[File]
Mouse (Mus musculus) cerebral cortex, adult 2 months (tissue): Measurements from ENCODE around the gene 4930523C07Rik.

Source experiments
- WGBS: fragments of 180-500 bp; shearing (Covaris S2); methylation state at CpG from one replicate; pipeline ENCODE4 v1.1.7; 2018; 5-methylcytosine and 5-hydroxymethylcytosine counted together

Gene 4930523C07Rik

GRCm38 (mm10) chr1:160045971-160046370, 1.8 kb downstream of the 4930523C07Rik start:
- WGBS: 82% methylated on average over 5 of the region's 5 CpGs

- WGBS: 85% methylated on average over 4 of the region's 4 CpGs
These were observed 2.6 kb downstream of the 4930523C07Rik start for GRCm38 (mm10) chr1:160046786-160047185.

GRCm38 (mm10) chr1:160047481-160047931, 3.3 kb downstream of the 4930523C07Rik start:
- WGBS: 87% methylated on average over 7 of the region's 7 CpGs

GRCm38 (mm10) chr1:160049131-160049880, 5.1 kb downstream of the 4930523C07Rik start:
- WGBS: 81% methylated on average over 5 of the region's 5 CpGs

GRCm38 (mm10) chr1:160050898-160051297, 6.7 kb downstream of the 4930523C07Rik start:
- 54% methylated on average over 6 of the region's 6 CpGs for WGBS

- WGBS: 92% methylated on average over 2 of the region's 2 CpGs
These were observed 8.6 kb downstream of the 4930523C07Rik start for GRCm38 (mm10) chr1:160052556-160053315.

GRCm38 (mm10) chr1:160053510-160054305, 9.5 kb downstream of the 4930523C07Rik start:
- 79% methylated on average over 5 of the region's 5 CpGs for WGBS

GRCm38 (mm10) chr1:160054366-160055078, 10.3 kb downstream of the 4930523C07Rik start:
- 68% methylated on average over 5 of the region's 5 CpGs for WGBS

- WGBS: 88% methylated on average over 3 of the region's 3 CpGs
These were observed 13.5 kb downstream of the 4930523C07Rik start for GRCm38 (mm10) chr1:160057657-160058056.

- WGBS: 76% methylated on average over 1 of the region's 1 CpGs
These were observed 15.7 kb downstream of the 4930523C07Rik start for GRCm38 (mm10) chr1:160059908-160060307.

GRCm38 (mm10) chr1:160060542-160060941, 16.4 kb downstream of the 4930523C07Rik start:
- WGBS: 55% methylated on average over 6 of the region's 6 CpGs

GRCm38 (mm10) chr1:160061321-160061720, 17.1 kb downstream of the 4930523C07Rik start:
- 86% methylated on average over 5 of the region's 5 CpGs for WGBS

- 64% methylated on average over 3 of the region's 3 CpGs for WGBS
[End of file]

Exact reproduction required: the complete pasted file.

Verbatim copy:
Mouse (Mus musculus) cerebral cortex, adult 2 months (tissue): Measurements from ENCODE around the gene 4930523C07Rik.

Source experiments
- WGBS: fragments of 180-500 bp; shearing (Covaris S2); methylation state at CpG from one replicate; pipeline ENCODE4 v1.1.7; 2018; 5-methylcytosine and 5-hydroxymethylcytosine counted together

Gene 4930523C07Rik

GRCm38 (mm10) chr1:160045971-160046370, 1.8 kb downstream of the 4930523C07Rik start:
- WGBS: 82% methylated on average over 5 of the region's 5 CpGs

- WGBS: 85% methylated on average over 4 of the region's 4 CpGs
These were observed 2.6 kb downstream of the 4930523C07Rik start for GRCm38 (mm10) chr1:160046786-160047185.

GRCm38 (mm10) chr1:160047481-160047931, 3.3 kb downstream of the 4930523C07Rik start:
- WGBS: 87% methylated on average over 7 of the region's 7 CpGs

GRCm38 (mm10) chr1:160049131-160049880, 5.1 kb downstream of the 4930523C07Rik start:
- WGBS: 81% methylated on average over 5 of the region's 5 CpGs

GRCm38 (mm10) chr1:160050898-160051297, 6.7 kb downstream of the 4930523C07Rik start:
- 54% methylated on average over 6 of the region's 6 CpGs for WGBS

- WGBS: 92% methylated on average over 2 of the region's 2 CpGs
These were observed 8.6 kb downstream of the 4930523C07Rik start for GRCm38 (mm10) chr1:160052556-160053315.

GRCm38 (mm10) chr1:160053510-160054305, 9.5 kb downstream of the 4930523C07Rik start:
- 79% methylated on average over 5 of the region's 5 CpGs for WGBS

GRCm38 (mm10) chr1:160054366-160055078, 10.3 kb downstream of the 4930523C07Rik start:
- 68% methylated on average over 5 of the region's 5 CpGs for WGBS

- WGBS: 88% methylated on average over 3 of the region's 3 CpGs
These were observed 13.5 kb downstream of the 4930523C07Rik start for GRCm38 (mm10) chr1:160057657-160058056.

- WGBS: 76% methylated on average over 1 of the region's 1 CpGs
These were observed 15.7 kb downstream of the 4930523C07Rik start for GRCm38 (mm10) chr1:160059908-160060307.

GRCm38 (mm10) chr1:160060542-160060941, 16.4 kb downstream of the 4930523C07Rik start:
- WGBS: 55% methylated on average over 6 of the region's 6 CpGs

GRCm38 (mm10) chr1:160061321-160061720, 17.1 kb downstream of the 4930523C07Rik start:
- 86% methylated on average over 5 of the region's 5 CpGs for WGBS

- 64% methylated on average over 3 of the region's 3 CpGs for WGBS